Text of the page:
All the action takes place in Bombay and that to me was the crux of the story. The city, its smells, the places make for the crux of the tale. To a very large extent, while reading the book, I was wondering about how Anosh now lives in Canada and all his books are set in the city he was born and grew up. To me that says a lot about the writer. More so, this being Anosh’s first book, it is quite experimental and adventurous for a first book and the same time, it is very-well written.

The journey of the man in search of his missing arm is often hilarious, sad, and at the same time human and absurd. Anosh mentioned about this book that it came to him in a dream, almost a vision, where he saw a basement, and arms hanging from the ceiling and he knew that he had to write this book and he did.

“The Cripple and his Talismans” is not an easy read. It demands a lot from the reader. The writing is simple and yet the situations aren’t. The characters jump off from every page and take the reader unaware. The writing radiates, teeming with the city’s boisterousness and energy and its laziness sometimes on a Sunday afternoon. To read something like “The Cripple and his Talismans” and not get affected by it, by its sheer magnitude, insanity, and almost a shock-like quality is not a possible feat.

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Book Review: Memory Wall : Stories by Anthony Doerr


Title: Memory Wall: Stories
Author: Anthony Doerr
Publisher: Scribner
PP: 256 Pages
ISBN: 9781439182802
Price: $24.00
Source: Author
Genre: Short Stories, Literary Fiction
Rating: 4/5

Aldous Huxley once famously said, “Every man’s memory is his private literature.” In this luminous collection of short stories (including an 83 page novella), Anthony Doerr probes the fragility and endurance of memory, in locales that vary from South Africa to Hamburg…from Lithuania to Wyoming…and from the heinousness of the Holocaust to an immediate dystopian future.

This masterful collection is bookmarked by an opening and an ending story with two diverse elderly women as key protagonists. The title story, Memory Wall, presents the elderly Alma, who lives in South Africa where she undergoes periodic “harvesting” of memories, stored on a series of numbered cartridges. By “hooking herself up”, she is able to recreate experiences to stave off her worsening dementia. She falls victim to a criminal and his accomplice “memory hunter” who attempt to rummage through these cartridges to find the location of a rare and lucrative gorgon fossil – one that will be the ticket to the good life that has been denied them. The young accomplice muses, “Dr. Amnesty’s cartridges, the South African Museum, Harold’s fossils, Chefe Carpenter’s collection, Alma’s memory wall – weren’t they all ways of trying to defy erasure? What is memory anyway? How can it be such a frail, perishable thing?”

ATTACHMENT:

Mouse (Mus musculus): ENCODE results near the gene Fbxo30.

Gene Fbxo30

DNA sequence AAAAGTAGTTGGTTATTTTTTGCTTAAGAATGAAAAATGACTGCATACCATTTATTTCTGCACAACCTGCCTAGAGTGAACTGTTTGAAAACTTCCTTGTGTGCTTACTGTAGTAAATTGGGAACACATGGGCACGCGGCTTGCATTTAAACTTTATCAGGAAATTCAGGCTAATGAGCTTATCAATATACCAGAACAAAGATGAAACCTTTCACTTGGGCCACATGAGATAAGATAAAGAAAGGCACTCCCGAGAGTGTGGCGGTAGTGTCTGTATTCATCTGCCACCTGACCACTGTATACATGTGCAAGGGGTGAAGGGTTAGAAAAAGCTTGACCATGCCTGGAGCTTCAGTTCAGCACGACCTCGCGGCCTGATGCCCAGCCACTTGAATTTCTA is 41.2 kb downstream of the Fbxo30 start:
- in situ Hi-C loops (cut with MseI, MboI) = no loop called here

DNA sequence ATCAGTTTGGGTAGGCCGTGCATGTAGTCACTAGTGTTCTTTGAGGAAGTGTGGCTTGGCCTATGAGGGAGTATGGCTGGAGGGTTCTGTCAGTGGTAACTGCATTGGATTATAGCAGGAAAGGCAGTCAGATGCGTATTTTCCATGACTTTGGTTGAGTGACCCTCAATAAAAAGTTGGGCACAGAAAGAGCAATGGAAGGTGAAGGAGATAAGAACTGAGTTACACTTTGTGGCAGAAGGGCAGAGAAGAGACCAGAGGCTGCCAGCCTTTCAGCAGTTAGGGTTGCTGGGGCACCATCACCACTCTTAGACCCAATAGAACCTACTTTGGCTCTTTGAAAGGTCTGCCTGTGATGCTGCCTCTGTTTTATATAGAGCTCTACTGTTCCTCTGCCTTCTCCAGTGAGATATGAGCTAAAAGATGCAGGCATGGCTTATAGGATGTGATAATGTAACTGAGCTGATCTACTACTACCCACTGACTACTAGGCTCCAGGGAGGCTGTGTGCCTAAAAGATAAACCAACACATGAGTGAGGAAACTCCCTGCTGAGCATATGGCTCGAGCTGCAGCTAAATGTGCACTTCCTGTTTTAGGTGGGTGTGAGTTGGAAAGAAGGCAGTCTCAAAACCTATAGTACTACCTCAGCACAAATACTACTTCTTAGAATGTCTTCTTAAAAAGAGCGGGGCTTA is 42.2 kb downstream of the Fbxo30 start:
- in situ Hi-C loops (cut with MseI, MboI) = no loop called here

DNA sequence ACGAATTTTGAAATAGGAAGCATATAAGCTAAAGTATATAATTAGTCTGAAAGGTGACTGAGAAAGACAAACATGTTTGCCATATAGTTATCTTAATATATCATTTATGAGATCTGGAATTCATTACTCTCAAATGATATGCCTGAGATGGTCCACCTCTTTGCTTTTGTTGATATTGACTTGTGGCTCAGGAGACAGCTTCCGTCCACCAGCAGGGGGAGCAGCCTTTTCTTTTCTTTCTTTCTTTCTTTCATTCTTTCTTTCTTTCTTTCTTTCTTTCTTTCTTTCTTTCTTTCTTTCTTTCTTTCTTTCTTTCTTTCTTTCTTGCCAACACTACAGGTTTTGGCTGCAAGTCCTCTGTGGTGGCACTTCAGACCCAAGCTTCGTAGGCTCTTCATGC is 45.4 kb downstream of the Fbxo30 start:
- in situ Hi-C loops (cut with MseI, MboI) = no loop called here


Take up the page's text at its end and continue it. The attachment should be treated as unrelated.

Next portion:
The ending story also focuses on an elderly woman – in this case, Esther, an orphan and an epileptic, who was spared the fate of her many close friends in Birkenau. Now in her early 80s and living in suburban Cleveland, her seizures are getting worse and she returns again and again in her mind to poignant, nightmarish memories of her times in ravaged Hamburg, as she relives her survivors guilt. As he watches her deterioration, her grandson Robert reflects, “Every hour…all over the globe, an infinite number of memories disappear, whole glowing atlases dragged into graves. But during the same hour, children are moving about, surveying territory that to them is totally new.”

As in most short story collections, each reader will likely have his or her favorites. One of mine is the fable-like Village 113; the Three Gorges Dam is about to be built, submerging a village and forcing its inhabitants to relocate. The tale is relayed by seed keeper, whose engineer son is spearheading the project. Doerr writes, “Memory is a house with ten thousand rooms; it is a village slated to be inundated.” The seed keeper and the schoolteacher are quite literally drowning in memories.

Each of Anthony Doerr’s well-crafted stories focuses on the most important things in life: birth, death, survival, solace, but most of all the memories that – according to the epigraph from Luis Buñuel – are “our coherence, our reason, our feeling, even our action.”